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Foreign Ministry Spokesperson's Latest Remarks on Hong Kong-related Issues

Q: The UK's most senior judge warned that the British judges would quit their role in Hong Kong if the national security law threatened the independence of the courts. What is your position on this?

A: The judiciary and the Department of Justice of the Hong Kong Special Administrative Region have responded to this.

The national security law for Hong Kong is aimed to plug loopholes in the HKSAR national security legislation and establish and improve the legal system and enforcement mechanisms for safeguarding national security in the HKSAR. The independent judicial power including that of final adjudication enjoyed by the HKSAR under the Basic Law will not be affected.

We are firm in our resolve to fully and faithfully implement the "one country, two systems" and act in strict accordance with the Constitution and the Basic Law, to advance the full and effective implementation of the national security law for Hong Kong, and oppose foreign interference in Hong Kong affairs.

Q: Do the Central People's Government and the HKSAR government intend to use Article 38 of the national security law to prosecute residents of other countries for activities taking place in other countries that affect China's national security? If so, how does it differ from the US long-arm jurisdiction that the Foreign Ministry criticized?

A: Article 38 of the Law of the People's Republic of China on Safeguarding National Security in the Hong Kong Special Administrative Region stipulates the principle of protective jurisdiction, which is necessary for effectively cracking down on crimes that endanger national security and safeguarding China's national security and the security of the HKSAR. This is also a common practice of many countries, including the US. It has fundamental difference from the US long-arm jurisdiction which oppresses foreign entities and individuals without cause.

Q: The British Government went ahead with the suspension of the extradition treaty between the UK and Hong Kong and introduced a ban on arms sales. What is your response on that? There has been suggestion that by doing that, Britain has breached international law. Can you explain how they've done that?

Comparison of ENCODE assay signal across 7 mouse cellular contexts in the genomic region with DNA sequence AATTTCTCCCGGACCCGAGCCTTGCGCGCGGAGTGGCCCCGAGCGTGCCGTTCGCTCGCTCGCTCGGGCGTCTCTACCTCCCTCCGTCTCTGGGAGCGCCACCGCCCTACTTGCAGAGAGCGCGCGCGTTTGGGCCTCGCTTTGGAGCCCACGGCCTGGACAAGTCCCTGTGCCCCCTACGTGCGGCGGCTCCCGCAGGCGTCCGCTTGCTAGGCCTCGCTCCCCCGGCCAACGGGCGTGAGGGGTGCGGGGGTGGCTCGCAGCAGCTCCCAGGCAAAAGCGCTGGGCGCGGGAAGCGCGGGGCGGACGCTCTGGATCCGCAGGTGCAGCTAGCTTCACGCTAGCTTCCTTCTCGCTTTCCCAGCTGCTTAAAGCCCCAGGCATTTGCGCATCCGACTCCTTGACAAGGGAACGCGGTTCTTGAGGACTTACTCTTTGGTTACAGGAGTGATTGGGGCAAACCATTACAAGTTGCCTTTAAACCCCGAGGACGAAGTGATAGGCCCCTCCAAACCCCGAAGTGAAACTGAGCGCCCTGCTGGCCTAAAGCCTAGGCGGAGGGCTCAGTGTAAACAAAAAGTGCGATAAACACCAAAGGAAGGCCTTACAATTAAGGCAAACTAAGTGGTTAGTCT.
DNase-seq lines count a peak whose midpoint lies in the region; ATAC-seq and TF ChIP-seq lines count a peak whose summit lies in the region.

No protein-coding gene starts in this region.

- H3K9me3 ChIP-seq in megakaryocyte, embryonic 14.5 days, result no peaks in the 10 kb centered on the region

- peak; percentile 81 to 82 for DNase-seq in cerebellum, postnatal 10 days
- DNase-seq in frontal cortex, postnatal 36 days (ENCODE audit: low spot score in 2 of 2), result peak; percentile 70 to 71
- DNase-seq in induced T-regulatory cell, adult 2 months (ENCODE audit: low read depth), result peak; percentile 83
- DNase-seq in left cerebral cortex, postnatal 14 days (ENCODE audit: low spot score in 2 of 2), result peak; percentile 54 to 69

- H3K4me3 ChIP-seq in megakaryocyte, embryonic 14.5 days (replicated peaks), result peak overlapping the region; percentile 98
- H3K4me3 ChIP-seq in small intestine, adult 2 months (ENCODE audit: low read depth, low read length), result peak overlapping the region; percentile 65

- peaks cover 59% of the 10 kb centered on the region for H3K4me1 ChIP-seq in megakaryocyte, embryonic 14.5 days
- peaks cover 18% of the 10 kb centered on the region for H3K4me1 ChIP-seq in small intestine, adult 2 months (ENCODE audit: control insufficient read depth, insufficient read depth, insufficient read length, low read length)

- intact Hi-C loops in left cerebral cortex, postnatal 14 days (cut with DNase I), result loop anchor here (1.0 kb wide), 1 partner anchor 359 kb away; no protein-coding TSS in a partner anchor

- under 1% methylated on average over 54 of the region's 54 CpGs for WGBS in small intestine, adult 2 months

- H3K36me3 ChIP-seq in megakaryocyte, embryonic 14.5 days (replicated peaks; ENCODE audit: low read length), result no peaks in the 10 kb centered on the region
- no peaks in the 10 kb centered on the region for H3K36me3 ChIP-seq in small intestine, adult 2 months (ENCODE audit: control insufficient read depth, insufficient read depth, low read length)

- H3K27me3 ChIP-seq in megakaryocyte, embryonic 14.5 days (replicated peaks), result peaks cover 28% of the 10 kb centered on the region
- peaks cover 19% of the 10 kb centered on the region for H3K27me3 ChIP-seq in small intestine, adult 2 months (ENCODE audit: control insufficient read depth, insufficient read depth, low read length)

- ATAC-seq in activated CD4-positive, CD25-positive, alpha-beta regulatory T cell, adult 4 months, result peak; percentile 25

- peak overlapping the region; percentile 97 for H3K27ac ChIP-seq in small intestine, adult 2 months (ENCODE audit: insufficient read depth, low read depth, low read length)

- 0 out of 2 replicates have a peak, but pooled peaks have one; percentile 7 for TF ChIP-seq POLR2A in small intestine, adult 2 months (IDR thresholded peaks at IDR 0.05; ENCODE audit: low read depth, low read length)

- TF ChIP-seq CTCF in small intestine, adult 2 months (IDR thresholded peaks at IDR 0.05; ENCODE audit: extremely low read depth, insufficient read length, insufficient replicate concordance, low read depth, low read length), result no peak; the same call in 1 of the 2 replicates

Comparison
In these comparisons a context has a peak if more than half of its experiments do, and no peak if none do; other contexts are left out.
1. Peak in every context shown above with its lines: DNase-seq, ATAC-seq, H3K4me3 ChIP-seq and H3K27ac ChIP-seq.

A: The UK's erroneous remarks and moves on Hong Kong are a serious breach of international law and basic norms governing international relations and gross violation of China's internal affairs. We firmly oppose them and reserve the right to react further.

Hong Kong affairs are China's internal affairs that allow no foreign interference. The Chinese government is determined to defend national sovereignty, security and development interests, to implement "one country, two systems" comprehensively and faithfully, and to oppose foreign interference in Hong Kong affairs. Intervening and pressuring tactics will never work on China. We urge the UK to wake up from its colonial dream, correct its mistake immediately and stop interfering in China's internal affairs to avoid further damage to China-UK relations.

Q: A follow-up on the UK decision regarding the Hong Kong extradition, you said that it is a breach of international law. China's Ambassador to the UK also said that regarding the decision. Could you tell us which law China believes that the UK is in breach of?

A: I already took the same question. I would like to reiterate that we oppose the UK's interference in Hong Kong affairs and China's other internal affairs, which is in breach of international law and basic norms governing international relations.

Q: I think you mentioned earlier that following Britain's decision regarding the extradition, China reserves the right to respond. Does that mean that there won't necessarily be a response? Or will there definitely be some sort of retaliation from the Chinese side? How should we describe it?

A: China will fight back against the erroneous moves by the British side.

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